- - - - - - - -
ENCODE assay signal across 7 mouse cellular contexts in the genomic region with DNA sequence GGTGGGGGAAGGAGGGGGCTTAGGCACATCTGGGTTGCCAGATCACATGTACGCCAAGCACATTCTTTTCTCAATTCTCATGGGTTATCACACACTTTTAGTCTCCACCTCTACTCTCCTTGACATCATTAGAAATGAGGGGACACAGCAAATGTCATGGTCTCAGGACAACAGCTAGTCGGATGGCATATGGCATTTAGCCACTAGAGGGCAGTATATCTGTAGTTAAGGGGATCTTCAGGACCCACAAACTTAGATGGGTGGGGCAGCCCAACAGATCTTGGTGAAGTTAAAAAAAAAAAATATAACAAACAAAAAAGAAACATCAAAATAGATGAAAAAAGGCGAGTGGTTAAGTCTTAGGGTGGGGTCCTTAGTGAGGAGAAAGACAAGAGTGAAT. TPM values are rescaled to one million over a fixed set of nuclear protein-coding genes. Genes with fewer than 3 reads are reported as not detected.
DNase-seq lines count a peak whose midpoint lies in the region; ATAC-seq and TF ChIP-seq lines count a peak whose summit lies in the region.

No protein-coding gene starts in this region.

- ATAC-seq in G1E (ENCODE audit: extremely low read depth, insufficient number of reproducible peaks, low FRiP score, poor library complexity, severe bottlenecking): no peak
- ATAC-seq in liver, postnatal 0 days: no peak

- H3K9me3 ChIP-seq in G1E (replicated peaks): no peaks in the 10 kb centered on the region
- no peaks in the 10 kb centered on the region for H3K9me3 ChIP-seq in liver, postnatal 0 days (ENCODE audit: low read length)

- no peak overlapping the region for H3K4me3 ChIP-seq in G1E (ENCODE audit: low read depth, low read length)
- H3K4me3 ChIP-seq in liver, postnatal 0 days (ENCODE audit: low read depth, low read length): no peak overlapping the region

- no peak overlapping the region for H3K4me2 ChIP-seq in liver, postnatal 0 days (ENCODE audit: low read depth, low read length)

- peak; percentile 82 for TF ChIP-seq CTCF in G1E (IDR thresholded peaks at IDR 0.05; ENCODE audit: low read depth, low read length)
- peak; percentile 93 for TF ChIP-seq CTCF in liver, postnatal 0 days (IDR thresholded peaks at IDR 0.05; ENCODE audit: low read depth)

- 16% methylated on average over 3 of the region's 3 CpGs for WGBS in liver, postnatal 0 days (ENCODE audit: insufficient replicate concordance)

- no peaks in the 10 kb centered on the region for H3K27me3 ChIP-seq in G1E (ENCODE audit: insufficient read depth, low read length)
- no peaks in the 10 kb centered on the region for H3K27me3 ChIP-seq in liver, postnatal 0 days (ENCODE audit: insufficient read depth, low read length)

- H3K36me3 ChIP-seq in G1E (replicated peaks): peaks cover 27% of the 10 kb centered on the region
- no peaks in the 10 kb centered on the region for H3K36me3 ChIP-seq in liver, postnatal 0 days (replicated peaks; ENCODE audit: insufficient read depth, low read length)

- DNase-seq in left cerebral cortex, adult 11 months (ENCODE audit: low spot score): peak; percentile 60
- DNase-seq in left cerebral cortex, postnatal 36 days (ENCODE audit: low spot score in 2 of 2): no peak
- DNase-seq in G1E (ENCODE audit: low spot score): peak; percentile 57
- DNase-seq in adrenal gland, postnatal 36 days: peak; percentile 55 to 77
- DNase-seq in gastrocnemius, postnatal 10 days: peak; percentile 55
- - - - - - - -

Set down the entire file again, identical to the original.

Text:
ENCODE assay signal across 7 mouse cellular contexts in the genomic region with DNA sequence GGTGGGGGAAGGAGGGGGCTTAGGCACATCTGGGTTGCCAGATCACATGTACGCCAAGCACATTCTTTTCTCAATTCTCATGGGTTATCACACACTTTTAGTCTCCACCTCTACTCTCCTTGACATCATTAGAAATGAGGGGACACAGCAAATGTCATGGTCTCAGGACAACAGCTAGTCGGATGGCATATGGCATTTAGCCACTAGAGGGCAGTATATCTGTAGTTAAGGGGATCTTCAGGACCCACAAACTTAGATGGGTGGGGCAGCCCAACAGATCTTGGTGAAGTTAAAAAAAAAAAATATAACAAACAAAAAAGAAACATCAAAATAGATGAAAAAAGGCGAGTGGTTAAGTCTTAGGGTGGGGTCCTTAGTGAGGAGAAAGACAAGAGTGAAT. TPM values are rescaled to one million over a fixed set of nuclear protein-coding genes. Genes with fewer than 3 reads are reported as not detected.
DNase-seq lines count a peak whose midpoint lies in the region; ATAC-seq and TF ChIP-seq lines count a peak whose summit lies in the region.

No protein-coding gene starts in this region.

- ATAC-seq in G1E (ENCODE audit: extremely low read depth, insufficient number of reproducible peaks, low FRiP score, poor library complexity, severe bottlenecking): no peak
- ATAC-seq in liver, postnatal 0 days: no peak

- H3K9me3 ChIP-seq in G1E (replicated peaks): no peaks in the 10 kb centered on the region
- no peaks in the 10 kb centered on the region for H3K9me3 ChIP-seq in liver, postnatal 0 days (ENCODE audit: low read length)

- no peak overlapping the region for H3K4me3 ChIP-seq in G1E (ENCODE audit: low read depth, low read length)
- H3K4me3 ChIP-seq in liver, postnatal 0 days (ENCODE audit: low read depth, low read length): no peak overlapping the region

- no peak overlapping the region for H3K4me2 ChIP-seq in liver, postnatal 0 days (ENCODE audit: low read depth, low read length)

- peak; percentile 82 for TF ChIP-seq CTCF in G1E (IDR thresholded peaks at IDR 0.05; ENCODE audit: low read depth, low read length)
- peak; percentile 93 for TF ChIP-seq CTCF in liver, postnatal 0 days (IDR thresholded peaks at IDR 0.05; ENCODE audit: low read depth)

- 16% methylated on average over 3 of the region's 3 CpGs for WGBS in liver, postnatal 0 days (ENCODE audit: insufficient replicate concordance)

- no peaks in the 10 kb centered on the region for H3K27me3 ChIP-seq in G1E (ENCODE audit: insufficient read depth, low read length)
- no peaks in the 10 kb centered on the region for H3K27me3 ChIP-seq in liver, postnatal 0 days (ENCODE audit: insufficient read depth, low read length)

- H3K36me3 ChIP-seq in G1E (replicated peaks): peaks cover 27% of the 10 kb centered on the region
- no peaks in the 10 kb centered on the region for H3K36me3 ChIP-seq in liver, postnatal 0 days (replicated peaks; ENCODE audit: insufficient read depth, low read length)

- DNase-seq in left cerebral cortex, adult 11 months (ENCODE audit: low spot score): peak; percentile 60
- DNase-seq in left cerebral cortex, postnatal 36 days (ENCODE audit: low spot score in 2 of 2): no peak
- DNase-seq in G1E (ENCODE audit: low spot score): peak; percentile 57
- DNase-seq in adrenal gland, postnatal 36 days: peak; percentile 55 to 77
- DNase-seq in gastrocnemius, postnatal 10 days: peak; percentile 55